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Journal of General Internal Medicine

, Volume 24, Issue 1, pp 14–20 | Cite as

Food Insecurity is Associated with Incomplete HIV RNA Suppression Among Homeless and Marginally Housed HIV-infected Individuals in San Francisco

  • Sheri D. WeiserEmail author
  • Edward A. Frongillo
  • Kathleen Ragland
  • Robert S. Hogg
  • Elise D. Riley
  • David R. Bangsberg
Original Article

Abstract

Background and Objectives

There is growing international concern that food insecurity may negatively impact antiretroviral (ARV) treatment outcomes, but no studies have directly evaluated the effect of food insecurity on viral load suppression and antiretroviral adherence. We hypothesized that food insecurity would be associated with poor virologic response among homeless and marginally housed HIV-positive ARV-treated patients.

Design

This is a cross-sectional study.

Participants and Setting

Participants were ARV-treated homeless and marginally housed persons receiving adherence monitoring with unannounced pill counts in the Research on Access to Care in the Homeless (REACH) Cohort.

Measurements

Food insecurity was measured by the Household Food Insecurity Access Scale (HFIAS). The primary outcome was suppression of HIV viral RNA to <50 copies/ml. We used multivariate logistic regression to assess whether food insecurity was associated with viral suppression.

Results

Among 104 participants, 51% were food secure, 24% were mildly or moderately food insecure and 25% were severely food insecure. Severely food insecure participants were less likely to have adherence >=80%. In adjusted analyses, severe food insecurity was associated with a 77% lower odds of viral suppression (95% CI = 0.06–0.82) when controlling for all covariates. In analyses stratified by adherence level, severe food insecurity was associated with an 85% lower odds of viral suppression (95% CI = 0.02–0.99) among those with <=80% adherence and a 66% lower odds among those with >80% adherence (95% CI = 0.06–1.81).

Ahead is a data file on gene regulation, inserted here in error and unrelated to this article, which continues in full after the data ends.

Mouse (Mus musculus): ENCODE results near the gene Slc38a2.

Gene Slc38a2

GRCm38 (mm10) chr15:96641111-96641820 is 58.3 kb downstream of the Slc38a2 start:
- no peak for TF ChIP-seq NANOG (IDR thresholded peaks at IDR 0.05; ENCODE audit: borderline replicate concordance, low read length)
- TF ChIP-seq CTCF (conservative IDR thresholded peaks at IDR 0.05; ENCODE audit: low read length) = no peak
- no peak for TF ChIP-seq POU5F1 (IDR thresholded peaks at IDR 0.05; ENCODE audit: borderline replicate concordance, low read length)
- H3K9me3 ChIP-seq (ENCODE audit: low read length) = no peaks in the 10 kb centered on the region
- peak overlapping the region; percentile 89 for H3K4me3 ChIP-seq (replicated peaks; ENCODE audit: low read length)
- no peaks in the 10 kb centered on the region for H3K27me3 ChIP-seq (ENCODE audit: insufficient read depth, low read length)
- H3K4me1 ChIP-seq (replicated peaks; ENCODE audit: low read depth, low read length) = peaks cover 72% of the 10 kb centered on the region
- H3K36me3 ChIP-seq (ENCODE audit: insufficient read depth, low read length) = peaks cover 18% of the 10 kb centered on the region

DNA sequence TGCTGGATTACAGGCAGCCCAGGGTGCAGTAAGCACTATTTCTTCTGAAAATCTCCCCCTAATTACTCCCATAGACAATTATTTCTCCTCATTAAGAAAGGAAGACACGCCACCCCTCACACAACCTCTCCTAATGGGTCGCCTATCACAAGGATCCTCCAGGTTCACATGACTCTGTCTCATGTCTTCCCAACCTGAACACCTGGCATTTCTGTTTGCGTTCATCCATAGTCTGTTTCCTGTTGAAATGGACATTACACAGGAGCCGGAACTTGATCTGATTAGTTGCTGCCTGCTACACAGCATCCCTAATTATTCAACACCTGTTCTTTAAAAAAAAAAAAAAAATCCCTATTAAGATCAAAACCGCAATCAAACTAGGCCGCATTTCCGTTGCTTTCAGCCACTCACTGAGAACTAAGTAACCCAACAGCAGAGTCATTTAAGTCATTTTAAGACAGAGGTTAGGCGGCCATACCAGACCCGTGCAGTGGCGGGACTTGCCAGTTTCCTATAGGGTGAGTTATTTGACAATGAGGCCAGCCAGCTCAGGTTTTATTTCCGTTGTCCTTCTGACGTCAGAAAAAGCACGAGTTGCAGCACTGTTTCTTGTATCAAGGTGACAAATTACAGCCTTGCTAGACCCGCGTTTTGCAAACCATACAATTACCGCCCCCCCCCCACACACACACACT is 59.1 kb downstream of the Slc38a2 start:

Conclusions

Food insecurity is present in half of the HIV-positive urban poor in San Francisco, one of the best resourced settings for HIV-positive individuals in the United States, and is associated with incomplete viral suppression. These findings suggest that ensuring access to food should be an integral component of public health HIV programs serving impoverished populations.

KEY WORDS

HIV/AIDS food insecurity homeless HIV viral load suppression adherence San Francisco 

Notes

Acknowledgements

This study was funded by NIMH 54907 and was also supported by NIH/NCRR UCSF-CTSI grant number UL1 RR024131. Dr Weiser received additional funding from NIMH 79713-01. Dr. Bangsberg received additional funding from NIAAA 015287. HIV RNA kits were donated by Roche. The authors wish to thank Richard Clark, Steven Deeks, and REACH study participants who shared their experiences. Results of this study were presented at the 15th Conference of Retrovirus and Opportunistic Infections in February, 2008.

Conflict of Interest Statement

None disclosed.

Funding sources

This study was funded by NIMH 54907 and was conducted at the UCSF Clinical and Translational Science Initiative Tenderloin Clinical Research Center, NIH U54 RR023566-01. Dr. Weiser received additional funding from NIMH 79713-01. Dr. Bangsberg received additional funding from NIAAA 015287. HIV RNA kits were donated by Roche.

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Copyright information

© Society of General Internal Medicine 2008

Authors and Affiliations

  • Sheri D. Weiser
    • 1
    • 2
    Email author
  • Edward A. Frongillo
    • 3
  • Kathleen Ragland
    • 4
  • Robert S. Hogg
    • 5
    • 6
  • Elise D. Riley
    • 1
  • David R. Bangsberg
    • 7
  1. 1.Positive Health Program, San Francisco General Hospital, UCSFSan FranciscoUSA
  2. 2.Center for AIDS Prevention Studies, University of California, San Francisco (UCSF)San FranciscoUSA
  3. 3.Department of Health Promotion, Education, and Behavior, Arnold School of Public Health, University of South CarolinaColumbiaUSA
  4. 4.Department of General Internal Medicine, San Francisco General Hospital, UCSFSan FranciscoUSA
  5. 5.Faculty of Health Sciences, Simon Fraser UniversityBurnabyCanada
  6. 6.BC Center for Excellence in HIV/AIDSVancouverCanada
  7. 7.Massachusetts General Hospital, Harvard Medical School, Harvard Initiative for Global HealthBostonUSA

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